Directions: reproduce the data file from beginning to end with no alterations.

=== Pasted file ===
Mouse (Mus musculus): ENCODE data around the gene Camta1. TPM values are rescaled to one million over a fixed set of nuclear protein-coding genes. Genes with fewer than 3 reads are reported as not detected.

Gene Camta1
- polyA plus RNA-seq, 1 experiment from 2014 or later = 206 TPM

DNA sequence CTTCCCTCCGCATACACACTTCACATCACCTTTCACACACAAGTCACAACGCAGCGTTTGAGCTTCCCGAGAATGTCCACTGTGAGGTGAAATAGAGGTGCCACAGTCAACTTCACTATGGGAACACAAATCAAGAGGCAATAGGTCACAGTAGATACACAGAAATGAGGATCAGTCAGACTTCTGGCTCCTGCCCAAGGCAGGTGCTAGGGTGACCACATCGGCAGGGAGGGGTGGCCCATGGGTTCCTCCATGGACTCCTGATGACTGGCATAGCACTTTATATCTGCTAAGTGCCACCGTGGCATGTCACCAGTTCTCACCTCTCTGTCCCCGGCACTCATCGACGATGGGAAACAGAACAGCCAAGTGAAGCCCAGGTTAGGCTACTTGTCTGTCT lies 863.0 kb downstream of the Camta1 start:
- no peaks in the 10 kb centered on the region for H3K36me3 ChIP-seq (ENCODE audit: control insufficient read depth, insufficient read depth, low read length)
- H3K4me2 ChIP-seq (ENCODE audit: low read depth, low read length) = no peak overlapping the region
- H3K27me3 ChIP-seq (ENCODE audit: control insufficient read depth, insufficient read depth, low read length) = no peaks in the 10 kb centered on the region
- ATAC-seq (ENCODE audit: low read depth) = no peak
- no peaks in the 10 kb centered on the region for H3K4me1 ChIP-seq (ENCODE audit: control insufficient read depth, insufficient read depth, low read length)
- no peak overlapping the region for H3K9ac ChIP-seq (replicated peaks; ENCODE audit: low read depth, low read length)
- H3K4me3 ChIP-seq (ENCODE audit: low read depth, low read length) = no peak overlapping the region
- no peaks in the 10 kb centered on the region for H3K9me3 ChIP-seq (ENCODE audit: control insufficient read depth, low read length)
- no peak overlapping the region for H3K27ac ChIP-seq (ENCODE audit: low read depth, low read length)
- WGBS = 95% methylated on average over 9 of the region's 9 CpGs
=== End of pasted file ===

Mouse (Mus musculus): ENCODE data around the gene Camta1. TPM values are rescaled to one million over a fixed set of nuclear protein-coding genes. Genes with fewer than 3 reads are reported as not detected.

Gene Camta1
- polyA plus RNA-seq, 1 experiment from 2014 or later = 206 TPM

DNA sequence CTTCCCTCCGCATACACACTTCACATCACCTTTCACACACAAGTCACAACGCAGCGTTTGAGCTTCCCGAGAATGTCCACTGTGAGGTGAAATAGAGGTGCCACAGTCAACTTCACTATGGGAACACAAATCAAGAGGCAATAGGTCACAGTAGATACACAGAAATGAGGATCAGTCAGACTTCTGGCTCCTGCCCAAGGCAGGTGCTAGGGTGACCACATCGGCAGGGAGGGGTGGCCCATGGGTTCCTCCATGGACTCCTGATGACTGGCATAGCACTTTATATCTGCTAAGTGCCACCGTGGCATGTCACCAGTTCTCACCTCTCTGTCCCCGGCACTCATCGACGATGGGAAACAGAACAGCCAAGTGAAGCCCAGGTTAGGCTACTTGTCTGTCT lies 863.0 kb downstream of the Camta1 start:
- no peaks in the 10 kb centered on the region for H3K36me3 ChIP-seq (ENCODE audit: control insufficient read depth, insufficient read depth, low read length)
- H3K4me2 ChIP-seq (ENCODE audit: low read depth, low read length) = no peak overlapping the region
- H3K27me3 ChIP-seq (ENCODE audit: control insufficient read depth, insufficient read depth, low read length) = no peaks in the 10 kb centered on the region
- ATAC-seq (ENCODE audit: low read depth) = no peak
- no peaks in the 10 kb centered on the region for H3K4me1 ChIP-seq (ENCODE audit: control insufficient read depth, insufficient read depth, low read length)
- no peak overlapping the region for H3K9ac ChIP-seq (replicated peaks; ENCODE audit: low read depth, low read length)
- H3K4me3 ChIP-seq (ENCODE audit: low read depth, low read length) = no peak overlapping the region
- no peaks in the 10 kb centered on the region for H3K9me3 ChIP-seq (ENCODE audit: control insufficient read depth, low read length)
- no peak overlapping the region for H3K27ac ChIP-seq (ENCODE audit: low read depth, low read length)
- WGBS = 95% methylated on average over 9 of the region's 9 CpGs